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They gave each kid a Barbie and a doll with real proportions. What they say next really says it all.

Barbie's supposed to be the "all-American girl" with the amazing wardrobe, perfect boyfriend, a million careers, and the dream house every girl wants. But when you compare her to the average American woman, things don't quite measure up. So an artist decided to create a doll modeled after the average American teenager, and the results are pretty amazing.

They gave each kid a Barbie and a doll with real proportions. What they say next really says it all.

What's wrong with Barbie?

Well, for one thing, her body dimensions are completely unrealistic. For a school project on eating disorders, college student Galia Slayen took Barbie's measurements and created a life-size version that is disturbing to say the least.


Barbie's unnatural body dimensions inspired Nickolay Lamm.

Artist Nickolay Lamm had the idea to create a new doll based on the dimensions of the average American teenager. He hoped that by creating a toy with a more realistic body type, it might help make kids feel better about themselves.

He took his concept for Lammily, the "average" doll, to Kickstarter in March 2014 to crowdfund the idea. The project quickly went viral, raising over $100,000 in just a few days. In November 2014, Nickolay took one of the first finished Lammily dolls to a local elementary school to see what children would think of her in comparison to the traditional Barbie doll.

What did second-graders have to say about Lammily?

Then the kids were asked a series of questions about Lammily and Barbie.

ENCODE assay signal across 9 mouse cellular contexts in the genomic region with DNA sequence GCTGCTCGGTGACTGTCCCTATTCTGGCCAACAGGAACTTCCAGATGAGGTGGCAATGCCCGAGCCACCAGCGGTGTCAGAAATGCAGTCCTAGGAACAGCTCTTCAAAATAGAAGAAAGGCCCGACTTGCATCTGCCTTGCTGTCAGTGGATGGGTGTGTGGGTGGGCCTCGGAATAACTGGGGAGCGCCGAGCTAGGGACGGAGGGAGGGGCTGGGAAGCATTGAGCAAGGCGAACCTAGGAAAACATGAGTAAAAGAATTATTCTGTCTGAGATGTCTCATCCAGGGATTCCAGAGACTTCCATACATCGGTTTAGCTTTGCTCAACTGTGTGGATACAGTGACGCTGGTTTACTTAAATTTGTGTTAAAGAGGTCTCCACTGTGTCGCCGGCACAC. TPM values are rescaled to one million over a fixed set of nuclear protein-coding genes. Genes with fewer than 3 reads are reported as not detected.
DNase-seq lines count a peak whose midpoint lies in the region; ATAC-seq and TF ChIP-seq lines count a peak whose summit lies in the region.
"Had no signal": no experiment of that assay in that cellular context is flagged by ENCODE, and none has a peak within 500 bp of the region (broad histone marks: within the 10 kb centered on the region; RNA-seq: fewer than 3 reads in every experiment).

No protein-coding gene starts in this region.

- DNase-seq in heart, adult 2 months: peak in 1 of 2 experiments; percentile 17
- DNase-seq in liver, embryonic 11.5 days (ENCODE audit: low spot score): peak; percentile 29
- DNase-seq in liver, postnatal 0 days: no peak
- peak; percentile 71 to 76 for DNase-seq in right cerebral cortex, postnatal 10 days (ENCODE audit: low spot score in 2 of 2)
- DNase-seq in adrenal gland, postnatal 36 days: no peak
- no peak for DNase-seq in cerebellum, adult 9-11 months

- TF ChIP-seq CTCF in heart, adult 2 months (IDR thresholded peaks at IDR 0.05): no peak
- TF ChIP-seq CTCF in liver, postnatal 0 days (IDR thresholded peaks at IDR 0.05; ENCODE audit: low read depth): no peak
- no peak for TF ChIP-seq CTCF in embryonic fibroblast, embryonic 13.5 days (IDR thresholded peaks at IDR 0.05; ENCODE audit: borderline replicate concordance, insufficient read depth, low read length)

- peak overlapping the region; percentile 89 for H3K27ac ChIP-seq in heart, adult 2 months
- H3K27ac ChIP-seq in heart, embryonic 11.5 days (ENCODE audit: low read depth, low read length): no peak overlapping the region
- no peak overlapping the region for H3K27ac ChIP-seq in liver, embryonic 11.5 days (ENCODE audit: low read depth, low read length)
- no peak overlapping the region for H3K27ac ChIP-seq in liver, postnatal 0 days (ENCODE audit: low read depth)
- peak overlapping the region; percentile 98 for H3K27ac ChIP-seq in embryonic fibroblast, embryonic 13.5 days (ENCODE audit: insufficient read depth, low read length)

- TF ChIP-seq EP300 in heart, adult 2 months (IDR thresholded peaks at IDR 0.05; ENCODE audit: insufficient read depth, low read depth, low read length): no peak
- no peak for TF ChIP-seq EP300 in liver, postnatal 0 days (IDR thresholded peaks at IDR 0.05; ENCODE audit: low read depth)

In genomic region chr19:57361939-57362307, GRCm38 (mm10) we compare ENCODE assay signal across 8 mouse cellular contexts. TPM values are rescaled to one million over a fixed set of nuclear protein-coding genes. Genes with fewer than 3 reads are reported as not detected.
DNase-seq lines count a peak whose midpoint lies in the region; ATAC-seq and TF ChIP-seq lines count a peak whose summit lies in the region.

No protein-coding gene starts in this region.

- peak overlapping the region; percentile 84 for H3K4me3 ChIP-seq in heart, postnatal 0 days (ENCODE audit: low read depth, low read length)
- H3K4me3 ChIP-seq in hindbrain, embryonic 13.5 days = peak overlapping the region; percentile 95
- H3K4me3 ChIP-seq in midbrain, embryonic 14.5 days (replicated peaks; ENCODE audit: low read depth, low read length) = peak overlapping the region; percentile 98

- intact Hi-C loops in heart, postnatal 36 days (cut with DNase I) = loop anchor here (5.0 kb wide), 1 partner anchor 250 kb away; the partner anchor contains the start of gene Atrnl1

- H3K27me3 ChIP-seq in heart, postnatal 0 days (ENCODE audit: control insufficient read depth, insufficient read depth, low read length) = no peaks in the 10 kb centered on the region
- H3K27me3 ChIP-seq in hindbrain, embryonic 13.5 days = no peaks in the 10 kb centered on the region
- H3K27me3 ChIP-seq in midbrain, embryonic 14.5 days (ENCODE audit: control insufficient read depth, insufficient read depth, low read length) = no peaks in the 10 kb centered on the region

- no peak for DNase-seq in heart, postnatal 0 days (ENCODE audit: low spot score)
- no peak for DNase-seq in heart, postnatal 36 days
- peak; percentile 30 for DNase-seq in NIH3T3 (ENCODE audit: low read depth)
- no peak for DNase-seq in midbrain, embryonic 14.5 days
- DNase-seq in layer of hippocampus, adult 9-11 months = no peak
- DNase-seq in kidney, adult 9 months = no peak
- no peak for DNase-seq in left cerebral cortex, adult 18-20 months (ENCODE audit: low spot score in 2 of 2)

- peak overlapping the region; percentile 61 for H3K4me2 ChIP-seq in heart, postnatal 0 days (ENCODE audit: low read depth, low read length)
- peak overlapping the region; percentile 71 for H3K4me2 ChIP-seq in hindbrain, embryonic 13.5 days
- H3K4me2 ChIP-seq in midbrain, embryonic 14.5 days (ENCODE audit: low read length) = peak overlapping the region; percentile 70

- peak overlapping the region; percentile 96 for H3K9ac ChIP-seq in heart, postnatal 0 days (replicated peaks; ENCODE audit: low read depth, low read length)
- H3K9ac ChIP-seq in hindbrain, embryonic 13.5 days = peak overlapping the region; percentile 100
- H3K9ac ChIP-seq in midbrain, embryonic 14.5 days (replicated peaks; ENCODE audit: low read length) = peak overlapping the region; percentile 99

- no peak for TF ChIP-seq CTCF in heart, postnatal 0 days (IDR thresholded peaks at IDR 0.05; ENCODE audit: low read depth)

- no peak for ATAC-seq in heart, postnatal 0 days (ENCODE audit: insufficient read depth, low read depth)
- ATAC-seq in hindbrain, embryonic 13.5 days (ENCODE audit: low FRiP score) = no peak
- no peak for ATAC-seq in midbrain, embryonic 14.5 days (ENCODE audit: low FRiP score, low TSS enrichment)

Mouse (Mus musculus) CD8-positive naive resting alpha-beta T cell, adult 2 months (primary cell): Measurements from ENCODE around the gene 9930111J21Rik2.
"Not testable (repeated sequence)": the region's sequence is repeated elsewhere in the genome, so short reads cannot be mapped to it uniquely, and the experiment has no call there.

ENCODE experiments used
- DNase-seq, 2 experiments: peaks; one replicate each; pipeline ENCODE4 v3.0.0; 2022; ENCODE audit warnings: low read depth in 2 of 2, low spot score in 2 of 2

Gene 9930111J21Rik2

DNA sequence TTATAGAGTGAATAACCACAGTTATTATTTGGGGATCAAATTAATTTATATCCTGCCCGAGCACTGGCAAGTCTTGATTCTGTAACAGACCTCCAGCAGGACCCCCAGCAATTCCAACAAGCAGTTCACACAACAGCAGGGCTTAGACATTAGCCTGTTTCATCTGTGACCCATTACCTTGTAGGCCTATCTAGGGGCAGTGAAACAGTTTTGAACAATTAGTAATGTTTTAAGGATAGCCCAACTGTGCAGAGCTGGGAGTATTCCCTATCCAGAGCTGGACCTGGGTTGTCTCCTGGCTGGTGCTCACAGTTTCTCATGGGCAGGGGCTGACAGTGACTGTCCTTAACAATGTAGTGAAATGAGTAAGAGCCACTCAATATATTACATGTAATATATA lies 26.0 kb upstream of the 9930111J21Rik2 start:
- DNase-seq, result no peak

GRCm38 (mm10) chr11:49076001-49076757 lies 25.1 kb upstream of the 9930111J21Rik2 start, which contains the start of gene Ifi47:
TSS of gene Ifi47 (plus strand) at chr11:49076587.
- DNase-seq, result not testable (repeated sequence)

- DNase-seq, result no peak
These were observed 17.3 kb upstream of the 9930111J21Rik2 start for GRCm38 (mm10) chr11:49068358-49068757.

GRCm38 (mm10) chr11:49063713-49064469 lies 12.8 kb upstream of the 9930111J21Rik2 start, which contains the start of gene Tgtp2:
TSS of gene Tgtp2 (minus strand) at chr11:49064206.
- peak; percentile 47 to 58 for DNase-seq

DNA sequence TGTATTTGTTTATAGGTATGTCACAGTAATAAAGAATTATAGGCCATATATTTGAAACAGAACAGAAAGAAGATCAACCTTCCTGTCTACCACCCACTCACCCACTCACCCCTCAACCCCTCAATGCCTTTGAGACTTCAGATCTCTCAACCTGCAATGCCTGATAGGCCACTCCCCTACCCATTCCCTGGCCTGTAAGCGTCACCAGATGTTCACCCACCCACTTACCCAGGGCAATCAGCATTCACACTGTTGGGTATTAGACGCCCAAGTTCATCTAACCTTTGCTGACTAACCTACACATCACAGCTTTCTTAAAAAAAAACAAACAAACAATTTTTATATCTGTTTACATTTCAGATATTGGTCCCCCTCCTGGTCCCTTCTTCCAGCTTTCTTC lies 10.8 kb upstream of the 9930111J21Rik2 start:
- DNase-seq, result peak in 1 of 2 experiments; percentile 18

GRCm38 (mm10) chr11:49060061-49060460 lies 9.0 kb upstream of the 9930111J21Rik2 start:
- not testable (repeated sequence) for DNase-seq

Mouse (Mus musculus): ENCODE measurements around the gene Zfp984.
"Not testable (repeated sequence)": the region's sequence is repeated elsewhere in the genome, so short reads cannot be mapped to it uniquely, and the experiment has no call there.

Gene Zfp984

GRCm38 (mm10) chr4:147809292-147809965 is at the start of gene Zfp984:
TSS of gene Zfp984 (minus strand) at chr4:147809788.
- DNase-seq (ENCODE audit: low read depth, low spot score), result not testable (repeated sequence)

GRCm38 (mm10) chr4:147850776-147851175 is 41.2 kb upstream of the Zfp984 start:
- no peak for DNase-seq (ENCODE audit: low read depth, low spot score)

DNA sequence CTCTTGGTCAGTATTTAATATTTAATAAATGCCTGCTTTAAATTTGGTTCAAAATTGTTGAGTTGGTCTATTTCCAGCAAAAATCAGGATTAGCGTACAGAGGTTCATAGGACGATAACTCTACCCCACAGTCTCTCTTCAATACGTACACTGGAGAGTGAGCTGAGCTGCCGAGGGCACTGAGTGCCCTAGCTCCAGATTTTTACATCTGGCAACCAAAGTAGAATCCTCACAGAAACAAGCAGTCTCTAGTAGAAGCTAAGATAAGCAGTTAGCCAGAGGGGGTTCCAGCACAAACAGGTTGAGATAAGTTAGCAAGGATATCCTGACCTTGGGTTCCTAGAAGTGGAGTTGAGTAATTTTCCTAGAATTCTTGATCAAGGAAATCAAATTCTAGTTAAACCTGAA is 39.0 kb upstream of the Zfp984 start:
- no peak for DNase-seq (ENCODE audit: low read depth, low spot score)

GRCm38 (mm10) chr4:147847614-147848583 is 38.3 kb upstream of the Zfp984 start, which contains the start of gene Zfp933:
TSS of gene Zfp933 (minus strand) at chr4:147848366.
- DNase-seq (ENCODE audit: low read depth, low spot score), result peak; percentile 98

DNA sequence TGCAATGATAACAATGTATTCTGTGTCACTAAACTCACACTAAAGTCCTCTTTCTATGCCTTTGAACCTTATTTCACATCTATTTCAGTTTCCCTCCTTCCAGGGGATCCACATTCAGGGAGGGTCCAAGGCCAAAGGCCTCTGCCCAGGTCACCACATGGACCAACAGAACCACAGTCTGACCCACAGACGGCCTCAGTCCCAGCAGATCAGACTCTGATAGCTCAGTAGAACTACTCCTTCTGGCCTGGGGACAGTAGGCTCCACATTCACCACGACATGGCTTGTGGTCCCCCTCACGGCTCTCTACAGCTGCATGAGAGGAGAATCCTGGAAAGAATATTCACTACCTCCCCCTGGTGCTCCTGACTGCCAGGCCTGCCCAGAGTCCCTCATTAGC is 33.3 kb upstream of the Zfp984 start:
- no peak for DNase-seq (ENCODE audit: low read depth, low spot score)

"Which doll looks most like you?"

"What job would Lammily have?"

"What job would Barbie have?"

Pretty powerful stuff right? For me, the way they answered the jobs question really stood out to me. Now don't get me wrong, I don't think conventionally beautiful or thin women aren't smart or deserve to be judged on their looks. But these children's comments are symptomatic of the messages our society perpetuates about beauty, intelligence, and body image. And that's precisely the problem.

This just goes to show that it's so important that kids have a variety of diverse and realistic representations of people in order to develop healthy body image and self esteem. That's why it's so awesome that a doll like Lammily exists. I can only hope other toy makers will take note and we'll see more diverse and realistic dolls for our kids to play with in the near future!

Take a look at what the other second-graders had to say about Lammily along with a special behind-the-scenes Lammily photo shoot below. And if you think kids deserve more realistic dolls like Lammilly, consider sharing this post!

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In 1945, the world had just endured the bloodiest war in history. World leaders were determined to not repeat the mistakes of the past. They wanted to build a better future, one free from the "scourge of war" so they signed the UN Charter — creating a global organization of nations that could deter and repel aggressors, mediate conflicts and broker armistices, and ensure collective progress.

Over the following 75 years, the UN played an essential role in preventing, mitigating or resolving conflicts all over the world. It faced new challenges and new threats — including the spread of nuclear weapons and other weapons of mass destruction, a Cold War and brutal civil wars, transnational terrorism and genocides. Today, the UN faces new tensions: shifting and more hostile geopolitics, digital weaponization, a global pandemic, and more.

This slideshow shows how the UN has worked to build peace and security around the world:

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Malians wait in line at a free clinic run by the UN Multidimensional Integrated Mission in Mali in 2014. Over their 75 year history, UN peacekeepers have deployed around the world in military and nonmilitary roles as they work towards human security and peace. Here's a look back at their history.

Photo credit: UN Photo/Marco Dormino

via Tom Ward / Instagram

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